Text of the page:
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How Can we Meaningfully Engage with Children to Create Safe and Inclusive Schools?

Updated: Aug 2, 2023

by dr kate mcalpine

Citizens 4 Change addresses the collective action problem of violence against children by learning from the wisdom of a crowd of Child Protectors. Following our initial study which explored children’s experience of harm in schools, we reflected on how best to engage with students to seed a child led movement for safe and inclusive schools.

Our reflections drew on three frameworks that helped us to identify the power shifts needed for the meaningful inclusion of children in social change processes. We hope in this blog post to offer some food for thought to practitioners who are endeavouring to engage meaningfully with children as part of their own efforts to create safe and inclusive schools.

Reminds us that children are a part of our communities but are at the bottom of social hierarchies. Therefore we need to address power dynamics that prevent children from engaging in a meaningful way. The framework is structured around the 3 S’s:

  1. Create SPACE for our children to engage

  2. Provide consistent SUPPORT to children

  3. Facilitate SYSTEM CHANGE

Including children in a meaningful way to create safe and inclusive schools requires practitioners to do three things that address 7 different challenges.

7 challenges that need to be resolved if children are to be meaningfully engaged as social change actors.

Framework #2: Powershift

Responding to these seven challenges requires a shift in personal, political, and relational power.

Personal: Providing space and support to a child builds their confidence as social actors, supporting them to become self-disciplined and cooperative. When teachers become motivated to do the right thing they listen to, encourage, and cooperate with students. When parents begin to tap into the Ujasiri mindset that triggers their intrinsic motivation to do the right thing, they provide for, encourage, and communicate with their children and teachers. They become more involved in their children’s school life and know what action to take when their child experiences harm.

Political: Schools need to become accountable for their teachers’ behaviour and sanction them professionally and criminally when they harm children.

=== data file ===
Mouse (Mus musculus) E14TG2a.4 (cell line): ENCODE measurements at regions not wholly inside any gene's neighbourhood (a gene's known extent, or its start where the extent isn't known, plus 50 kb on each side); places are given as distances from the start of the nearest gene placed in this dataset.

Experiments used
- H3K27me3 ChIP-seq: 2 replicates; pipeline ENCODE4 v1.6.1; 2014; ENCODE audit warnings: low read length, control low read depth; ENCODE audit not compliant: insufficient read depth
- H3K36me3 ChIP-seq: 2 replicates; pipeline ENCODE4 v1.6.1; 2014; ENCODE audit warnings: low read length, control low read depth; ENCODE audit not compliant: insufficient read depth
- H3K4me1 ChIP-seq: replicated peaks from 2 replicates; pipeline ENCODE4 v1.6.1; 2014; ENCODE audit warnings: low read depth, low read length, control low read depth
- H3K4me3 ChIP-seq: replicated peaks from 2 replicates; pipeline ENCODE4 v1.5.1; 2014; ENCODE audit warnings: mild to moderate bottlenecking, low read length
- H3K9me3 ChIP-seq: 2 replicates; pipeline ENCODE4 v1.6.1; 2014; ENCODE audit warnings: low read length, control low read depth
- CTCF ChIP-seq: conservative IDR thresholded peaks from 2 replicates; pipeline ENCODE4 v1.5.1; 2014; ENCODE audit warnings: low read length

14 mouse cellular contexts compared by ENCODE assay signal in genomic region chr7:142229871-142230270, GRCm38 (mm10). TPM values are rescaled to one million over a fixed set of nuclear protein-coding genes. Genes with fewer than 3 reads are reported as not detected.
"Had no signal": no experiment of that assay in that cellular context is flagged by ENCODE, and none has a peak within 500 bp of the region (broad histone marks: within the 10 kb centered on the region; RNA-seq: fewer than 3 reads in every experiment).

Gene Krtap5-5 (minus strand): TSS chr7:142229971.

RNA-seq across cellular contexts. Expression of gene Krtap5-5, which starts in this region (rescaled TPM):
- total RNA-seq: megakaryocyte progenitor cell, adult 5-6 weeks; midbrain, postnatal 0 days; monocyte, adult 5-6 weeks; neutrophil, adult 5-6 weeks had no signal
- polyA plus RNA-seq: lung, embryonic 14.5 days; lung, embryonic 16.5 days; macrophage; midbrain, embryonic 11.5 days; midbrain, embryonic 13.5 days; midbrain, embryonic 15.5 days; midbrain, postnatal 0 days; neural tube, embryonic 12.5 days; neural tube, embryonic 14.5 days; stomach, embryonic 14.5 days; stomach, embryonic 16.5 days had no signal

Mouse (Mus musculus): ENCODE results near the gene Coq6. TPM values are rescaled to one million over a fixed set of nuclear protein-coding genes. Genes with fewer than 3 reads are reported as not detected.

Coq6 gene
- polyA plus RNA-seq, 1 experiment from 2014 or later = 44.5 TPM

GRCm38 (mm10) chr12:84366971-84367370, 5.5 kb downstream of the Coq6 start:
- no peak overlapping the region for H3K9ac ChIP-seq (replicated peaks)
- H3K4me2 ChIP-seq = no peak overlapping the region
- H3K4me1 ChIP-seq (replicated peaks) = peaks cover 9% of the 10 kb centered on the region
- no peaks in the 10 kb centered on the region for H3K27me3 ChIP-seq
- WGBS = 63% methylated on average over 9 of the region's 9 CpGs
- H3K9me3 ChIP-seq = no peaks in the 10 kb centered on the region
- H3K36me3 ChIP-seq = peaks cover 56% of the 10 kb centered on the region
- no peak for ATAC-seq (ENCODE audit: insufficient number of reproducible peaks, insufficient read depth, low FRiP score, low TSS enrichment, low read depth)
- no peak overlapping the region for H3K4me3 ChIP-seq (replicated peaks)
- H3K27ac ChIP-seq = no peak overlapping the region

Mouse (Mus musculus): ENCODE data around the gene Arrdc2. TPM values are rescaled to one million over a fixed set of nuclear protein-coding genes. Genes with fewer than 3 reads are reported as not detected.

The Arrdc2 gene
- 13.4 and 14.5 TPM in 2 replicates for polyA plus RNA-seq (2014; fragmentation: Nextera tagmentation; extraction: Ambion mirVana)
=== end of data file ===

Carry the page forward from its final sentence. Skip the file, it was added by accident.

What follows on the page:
Relational: When we look at how our collective powers are used to oppress and emancipate, we can unlearn those behaviours and grow. This leads to the relationship between adults and children evolving as children become more visible and valued as community members.

Framework #3: Theorising about change

Finally, in a situation as complex as violence against children, there are 8 elements that need to be managed to realise change.

  1. Involvement of all: Are all the people included that need to be involved, including minority voices?

  2. Urgency for change: Do people feel that change is both important and urgent?

  3. Shared ambition: Are all parties willing to come together to co-create the future?

  4. Backbone: Who or what provides the structure and the energy to hold all the different elements together?

  5. Vital connections: Is there an effective communications structure within the system that allows information to flow?

  6. Responsive leadership: Are there enough motivated leaders in the system to champion change?

  7. Reinforcing actions: Do the varying actions that need to be implemented to realise system change reinforce each other or do they undermine each other?

  8. Adaptive learning: Are we learning as we act and are we changing our behaviour accordingly?

The Impact chain helps us to explore the relationships between the different changes that are anticipated to occur as the program unfolds.

A triple line return on investing in engaging children as social actors in their own development and that of their own communities.

It is through meaningful engagement with children that programme designers and practitioners have an opportunity to influence deep change in an individual’s self-understanding and behaviour while simultaneously influencing the institution’s behaviour and how collective relationships function. When this is done concurrently, systems do change, and the impact of interventions achieve scale.

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